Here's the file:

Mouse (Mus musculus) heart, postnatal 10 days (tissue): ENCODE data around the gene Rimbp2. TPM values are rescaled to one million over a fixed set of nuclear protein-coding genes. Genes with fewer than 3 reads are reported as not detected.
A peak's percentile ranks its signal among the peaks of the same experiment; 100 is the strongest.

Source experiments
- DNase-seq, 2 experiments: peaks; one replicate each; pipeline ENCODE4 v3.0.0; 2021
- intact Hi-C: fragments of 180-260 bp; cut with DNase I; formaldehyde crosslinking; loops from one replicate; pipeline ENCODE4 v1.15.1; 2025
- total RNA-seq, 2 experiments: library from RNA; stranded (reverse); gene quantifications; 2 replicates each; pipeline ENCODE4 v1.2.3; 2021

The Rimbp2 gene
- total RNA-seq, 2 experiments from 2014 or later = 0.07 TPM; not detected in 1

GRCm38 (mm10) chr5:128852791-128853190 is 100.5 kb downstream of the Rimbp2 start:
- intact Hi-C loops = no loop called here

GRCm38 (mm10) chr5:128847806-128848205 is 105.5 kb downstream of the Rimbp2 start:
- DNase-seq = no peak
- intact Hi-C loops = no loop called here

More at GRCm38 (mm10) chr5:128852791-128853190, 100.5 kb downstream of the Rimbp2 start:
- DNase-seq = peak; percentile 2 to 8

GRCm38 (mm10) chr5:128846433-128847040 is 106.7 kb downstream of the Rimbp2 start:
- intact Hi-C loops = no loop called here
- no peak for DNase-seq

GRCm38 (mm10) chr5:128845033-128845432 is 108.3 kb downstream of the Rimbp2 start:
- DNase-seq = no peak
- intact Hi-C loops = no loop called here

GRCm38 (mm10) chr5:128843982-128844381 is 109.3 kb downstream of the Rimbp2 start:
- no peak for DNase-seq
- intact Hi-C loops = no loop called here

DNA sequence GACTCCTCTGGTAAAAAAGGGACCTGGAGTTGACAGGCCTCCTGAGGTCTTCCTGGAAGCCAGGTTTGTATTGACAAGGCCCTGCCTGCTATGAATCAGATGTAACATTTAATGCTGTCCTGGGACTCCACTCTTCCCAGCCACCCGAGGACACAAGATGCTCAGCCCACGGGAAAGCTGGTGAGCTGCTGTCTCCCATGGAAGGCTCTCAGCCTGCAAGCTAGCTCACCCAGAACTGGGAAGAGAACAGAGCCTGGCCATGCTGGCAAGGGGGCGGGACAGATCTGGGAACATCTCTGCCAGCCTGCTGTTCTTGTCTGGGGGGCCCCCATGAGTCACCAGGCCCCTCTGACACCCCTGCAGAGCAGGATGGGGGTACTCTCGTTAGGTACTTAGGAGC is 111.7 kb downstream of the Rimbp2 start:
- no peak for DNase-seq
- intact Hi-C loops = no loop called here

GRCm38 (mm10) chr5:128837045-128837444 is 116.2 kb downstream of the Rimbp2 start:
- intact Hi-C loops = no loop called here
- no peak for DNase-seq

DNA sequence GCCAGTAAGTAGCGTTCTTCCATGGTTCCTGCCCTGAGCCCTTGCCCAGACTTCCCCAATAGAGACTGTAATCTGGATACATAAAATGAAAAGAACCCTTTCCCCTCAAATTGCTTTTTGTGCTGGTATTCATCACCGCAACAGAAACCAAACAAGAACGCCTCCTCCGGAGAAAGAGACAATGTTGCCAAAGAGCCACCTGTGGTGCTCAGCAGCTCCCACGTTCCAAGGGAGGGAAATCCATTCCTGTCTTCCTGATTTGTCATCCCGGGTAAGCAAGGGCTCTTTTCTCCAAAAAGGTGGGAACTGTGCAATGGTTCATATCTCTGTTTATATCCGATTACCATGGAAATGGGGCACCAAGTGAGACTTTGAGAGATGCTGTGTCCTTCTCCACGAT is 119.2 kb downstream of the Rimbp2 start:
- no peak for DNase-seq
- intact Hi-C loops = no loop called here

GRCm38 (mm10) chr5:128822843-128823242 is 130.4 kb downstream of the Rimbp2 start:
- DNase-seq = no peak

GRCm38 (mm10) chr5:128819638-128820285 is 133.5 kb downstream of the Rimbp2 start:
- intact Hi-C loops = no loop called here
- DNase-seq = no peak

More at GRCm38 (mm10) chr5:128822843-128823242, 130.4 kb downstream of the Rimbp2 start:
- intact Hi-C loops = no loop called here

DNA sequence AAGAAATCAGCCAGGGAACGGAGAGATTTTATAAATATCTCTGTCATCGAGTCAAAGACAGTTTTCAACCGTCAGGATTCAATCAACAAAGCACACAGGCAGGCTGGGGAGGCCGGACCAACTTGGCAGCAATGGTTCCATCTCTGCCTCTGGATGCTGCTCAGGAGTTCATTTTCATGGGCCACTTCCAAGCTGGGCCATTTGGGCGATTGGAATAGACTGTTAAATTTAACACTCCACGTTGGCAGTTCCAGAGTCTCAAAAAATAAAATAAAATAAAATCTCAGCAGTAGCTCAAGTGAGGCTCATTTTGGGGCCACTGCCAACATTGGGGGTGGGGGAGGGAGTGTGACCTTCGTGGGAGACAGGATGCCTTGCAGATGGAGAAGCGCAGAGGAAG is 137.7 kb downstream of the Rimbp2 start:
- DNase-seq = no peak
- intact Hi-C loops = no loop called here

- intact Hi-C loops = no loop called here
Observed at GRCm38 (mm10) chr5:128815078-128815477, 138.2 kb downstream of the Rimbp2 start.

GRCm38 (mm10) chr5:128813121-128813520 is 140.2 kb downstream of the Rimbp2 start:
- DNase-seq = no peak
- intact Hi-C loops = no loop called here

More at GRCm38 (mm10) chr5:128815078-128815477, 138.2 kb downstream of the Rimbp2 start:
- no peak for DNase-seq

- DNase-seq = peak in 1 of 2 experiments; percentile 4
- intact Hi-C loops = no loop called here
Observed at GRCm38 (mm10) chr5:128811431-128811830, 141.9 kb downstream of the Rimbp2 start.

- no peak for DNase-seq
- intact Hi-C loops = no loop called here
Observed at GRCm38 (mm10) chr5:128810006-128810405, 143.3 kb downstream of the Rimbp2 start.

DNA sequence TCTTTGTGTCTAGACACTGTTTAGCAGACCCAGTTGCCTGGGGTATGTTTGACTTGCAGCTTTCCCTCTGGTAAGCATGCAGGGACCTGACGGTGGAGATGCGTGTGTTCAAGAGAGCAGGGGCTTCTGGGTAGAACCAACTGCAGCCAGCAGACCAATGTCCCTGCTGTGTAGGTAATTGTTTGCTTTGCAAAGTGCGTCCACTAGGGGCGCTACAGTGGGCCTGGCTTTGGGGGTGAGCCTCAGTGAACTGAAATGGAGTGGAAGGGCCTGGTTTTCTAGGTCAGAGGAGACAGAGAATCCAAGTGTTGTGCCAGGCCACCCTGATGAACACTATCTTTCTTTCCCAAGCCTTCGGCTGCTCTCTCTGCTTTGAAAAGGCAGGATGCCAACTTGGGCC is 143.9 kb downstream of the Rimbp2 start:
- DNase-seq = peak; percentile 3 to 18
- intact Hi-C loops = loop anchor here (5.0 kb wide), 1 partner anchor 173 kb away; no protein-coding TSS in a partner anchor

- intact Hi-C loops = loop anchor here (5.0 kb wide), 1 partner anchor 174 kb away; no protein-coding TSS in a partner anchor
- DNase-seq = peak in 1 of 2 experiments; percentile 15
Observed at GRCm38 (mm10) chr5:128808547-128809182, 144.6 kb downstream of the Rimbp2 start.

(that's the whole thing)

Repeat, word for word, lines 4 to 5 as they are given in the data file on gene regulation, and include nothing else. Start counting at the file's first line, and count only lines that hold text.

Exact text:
- DNase-seq, 2 experiments: peaks; one replicate each; pipeline ENCODE4 v3.0.0; 2021
- intact Hi-C: fragments of 180-260 bp; cut with DNase I; formaldehyde crosslinking; loops from one replicate; pipeline ENCODE4 v1.15.1; 2025